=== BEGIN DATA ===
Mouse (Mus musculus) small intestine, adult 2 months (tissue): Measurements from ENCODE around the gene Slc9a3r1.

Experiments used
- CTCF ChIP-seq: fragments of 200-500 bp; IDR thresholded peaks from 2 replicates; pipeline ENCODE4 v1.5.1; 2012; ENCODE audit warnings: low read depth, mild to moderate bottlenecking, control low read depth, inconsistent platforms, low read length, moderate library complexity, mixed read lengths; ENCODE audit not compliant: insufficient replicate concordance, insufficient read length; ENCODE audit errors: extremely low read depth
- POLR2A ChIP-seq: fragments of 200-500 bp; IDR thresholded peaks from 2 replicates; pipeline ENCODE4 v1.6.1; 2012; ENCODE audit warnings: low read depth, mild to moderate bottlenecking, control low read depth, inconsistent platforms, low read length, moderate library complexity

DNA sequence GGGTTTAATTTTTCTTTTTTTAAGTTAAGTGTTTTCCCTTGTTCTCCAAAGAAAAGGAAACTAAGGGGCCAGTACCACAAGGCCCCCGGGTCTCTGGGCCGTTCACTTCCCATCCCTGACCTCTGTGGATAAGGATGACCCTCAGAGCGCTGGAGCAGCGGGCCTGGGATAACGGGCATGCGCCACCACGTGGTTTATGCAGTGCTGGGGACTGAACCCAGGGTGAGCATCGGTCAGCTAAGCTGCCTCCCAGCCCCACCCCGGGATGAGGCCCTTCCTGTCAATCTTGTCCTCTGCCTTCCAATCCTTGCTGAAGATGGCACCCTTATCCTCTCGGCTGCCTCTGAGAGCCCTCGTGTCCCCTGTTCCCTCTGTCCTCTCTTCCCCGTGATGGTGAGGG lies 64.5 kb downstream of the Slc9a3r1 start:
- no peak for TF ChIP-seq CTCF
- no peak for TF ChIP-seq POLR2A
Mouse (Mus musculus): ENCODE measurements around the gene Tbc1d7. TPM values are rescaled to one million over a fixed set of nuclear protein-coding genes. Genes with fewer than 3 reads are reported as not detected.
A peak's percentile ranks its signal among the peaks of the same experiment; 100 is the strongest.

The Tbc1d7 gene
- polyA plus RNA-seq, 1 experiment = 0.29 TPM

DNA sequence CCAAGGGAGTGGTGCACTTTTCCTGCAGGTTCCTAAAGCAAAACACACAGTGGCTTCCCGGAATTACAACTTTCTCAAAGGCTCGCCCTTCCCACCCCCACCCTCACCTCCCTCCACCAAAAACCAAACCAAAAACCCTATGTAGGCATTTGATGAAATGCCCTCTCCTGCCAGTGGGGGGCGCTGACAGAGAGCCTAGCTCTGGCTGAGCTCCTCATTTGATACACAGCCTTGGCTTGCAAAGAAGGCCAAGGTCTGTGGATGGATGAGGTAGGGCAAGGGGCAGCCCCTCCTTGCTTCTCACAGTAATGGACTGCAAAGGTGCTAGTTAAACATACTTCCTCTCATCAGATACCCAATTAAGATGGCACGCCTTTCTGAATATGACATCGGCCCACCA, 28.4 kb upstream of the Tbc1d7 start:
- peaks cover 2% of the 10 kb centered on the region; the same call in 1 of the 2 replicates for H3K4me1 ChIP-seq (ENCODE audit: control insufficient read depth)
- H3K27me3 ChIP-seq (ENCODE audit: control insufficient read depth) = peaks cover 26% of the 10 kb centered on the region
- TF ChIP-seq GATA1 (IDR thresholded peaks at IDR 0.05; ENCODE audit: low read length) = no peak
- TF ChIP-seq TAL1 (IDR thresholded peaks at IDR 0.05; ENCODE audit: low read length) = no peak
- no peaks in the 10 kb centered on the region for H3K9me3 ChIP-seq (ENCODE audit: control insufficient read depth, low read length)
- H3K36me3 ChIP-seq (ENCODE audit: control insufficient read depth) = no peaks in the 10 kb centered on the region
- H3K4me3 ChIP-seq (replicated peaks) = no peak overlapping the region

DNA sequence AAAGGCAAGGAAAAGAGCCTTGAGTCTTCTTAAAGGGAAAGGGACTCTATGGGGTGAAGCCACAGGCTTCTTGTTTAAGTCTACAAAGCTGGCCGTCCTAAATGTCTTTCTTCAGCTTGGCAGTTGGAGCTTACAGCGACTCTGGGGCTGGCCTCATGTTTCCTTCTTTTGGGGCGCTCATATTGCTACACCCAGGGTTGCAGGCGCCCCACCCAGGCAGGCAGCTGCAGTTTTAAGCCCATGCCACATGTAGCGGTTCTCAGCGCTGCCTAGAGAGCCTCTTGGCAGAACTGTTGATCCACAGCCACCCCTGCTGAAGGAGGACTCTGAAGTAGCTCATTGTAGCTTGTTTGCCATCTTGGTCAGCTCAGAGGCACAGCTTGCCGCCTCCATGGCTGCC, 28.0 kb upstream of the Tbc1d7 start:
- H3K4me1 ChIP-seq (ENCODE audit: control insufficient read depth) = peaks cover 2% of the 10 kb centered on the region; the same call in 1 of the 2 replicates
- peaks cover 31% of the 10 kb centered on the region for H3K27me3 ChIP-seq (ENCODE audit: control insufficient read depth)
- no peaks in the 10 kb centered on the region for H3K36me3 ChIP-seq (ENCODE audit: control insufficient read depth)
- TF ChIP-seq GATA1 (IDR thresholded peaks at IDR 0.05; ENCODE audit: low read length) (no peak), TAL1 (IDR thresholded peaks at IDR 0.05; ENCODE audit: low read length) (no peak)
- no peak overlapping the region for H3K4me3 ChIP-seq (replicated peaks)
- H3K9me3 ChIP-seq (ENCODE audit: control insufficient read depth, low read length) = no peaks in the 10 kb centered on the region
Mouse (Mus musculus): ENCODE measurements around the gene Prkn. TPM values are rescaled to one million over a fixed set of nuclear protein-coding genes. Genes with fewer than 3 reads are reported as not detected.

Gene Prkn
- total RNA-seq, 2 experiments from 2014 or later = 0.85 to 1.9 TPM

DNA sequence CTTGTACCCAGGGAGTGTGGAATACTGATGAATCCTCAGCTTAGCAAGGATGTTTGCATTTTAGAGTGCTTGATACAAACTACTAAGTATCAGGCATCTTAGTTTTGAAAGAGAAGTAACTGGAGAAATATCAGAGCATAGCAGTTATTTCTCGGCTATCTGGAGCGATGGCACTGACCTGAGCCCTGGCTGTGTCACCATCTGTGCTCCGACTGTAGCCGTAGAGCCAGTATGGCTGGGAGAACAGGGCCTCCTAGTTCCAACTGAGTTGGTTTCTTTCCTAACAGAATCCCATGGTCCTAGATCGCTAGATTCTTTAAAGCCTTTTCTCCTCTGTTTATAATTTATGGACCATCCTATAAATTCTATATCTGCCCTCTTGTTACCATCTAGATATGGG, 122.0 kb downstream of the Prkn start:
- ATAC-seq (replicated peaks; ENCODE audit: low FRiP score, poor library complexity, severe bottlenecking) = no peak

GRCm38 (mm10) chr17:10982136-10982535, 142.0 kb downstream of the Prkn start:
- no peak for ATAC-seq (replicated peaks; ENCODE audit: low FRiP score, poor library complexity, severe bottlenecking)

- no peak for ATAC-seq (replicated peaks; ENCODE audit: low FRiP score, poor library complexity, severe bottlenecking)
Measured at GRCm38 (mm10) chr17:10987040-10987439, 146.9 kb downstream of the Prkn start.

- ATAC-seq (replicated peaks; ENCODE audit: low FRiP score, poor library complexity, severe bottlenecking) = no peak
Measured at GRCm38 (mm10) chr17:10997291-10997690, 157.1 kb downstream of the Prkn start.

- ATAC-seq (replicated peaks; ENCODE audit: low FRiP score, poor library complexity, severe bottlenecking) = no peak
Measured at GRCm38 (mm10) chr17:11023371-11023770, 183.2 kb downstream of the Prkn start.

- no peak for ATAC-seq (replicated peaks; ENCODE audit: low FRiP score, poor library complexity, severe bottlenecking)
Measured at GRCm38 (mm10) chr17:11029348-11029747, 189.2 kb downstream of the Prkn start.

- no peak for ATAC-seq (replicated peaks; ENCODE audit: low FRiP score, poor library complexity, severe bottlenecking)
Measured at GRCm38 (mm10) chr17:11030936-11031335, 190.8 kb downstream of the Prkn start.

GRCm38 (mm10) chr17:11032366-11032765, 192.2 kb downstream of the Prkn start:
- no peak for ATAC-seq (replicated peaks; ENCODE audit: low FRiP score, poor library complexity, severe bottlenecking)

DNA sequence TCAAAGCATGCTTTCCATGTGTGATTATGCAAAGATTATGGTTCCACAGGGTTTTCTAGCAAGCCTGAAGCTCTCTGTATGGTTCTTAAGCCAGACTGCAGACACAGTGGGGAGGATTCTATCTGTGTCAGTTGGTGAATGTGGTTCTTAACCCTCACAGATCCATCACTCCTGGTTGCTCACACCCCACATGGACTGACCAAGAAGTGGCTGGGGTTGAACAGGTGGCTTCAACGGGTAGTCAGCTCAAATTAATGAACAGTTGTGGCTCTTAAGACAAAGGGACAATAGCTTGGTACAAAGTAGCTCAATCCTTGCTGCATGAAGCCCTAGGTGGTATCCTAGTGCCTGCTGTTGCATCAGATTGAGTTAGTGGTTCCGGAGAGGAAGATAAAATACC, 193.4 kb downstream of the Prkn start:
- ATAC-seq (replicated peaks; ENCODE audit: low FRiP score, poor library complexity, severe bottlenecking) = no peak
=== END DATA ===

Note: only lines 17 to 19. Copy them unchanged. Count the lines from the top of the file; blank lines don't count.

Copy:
- no peaks in the 10 kb centered on the region for H3K9me3 ChIP-seq (ENCODE audit: control insufficient read depth, low read length)
- H3K36me3 ChIP-seq (ENCODE audit: control insufficient read depth) = no peaks in the 10 kb centered on the region
- H3K4me3 ChIP-seq (replicated peaks) = no peak overlapping the region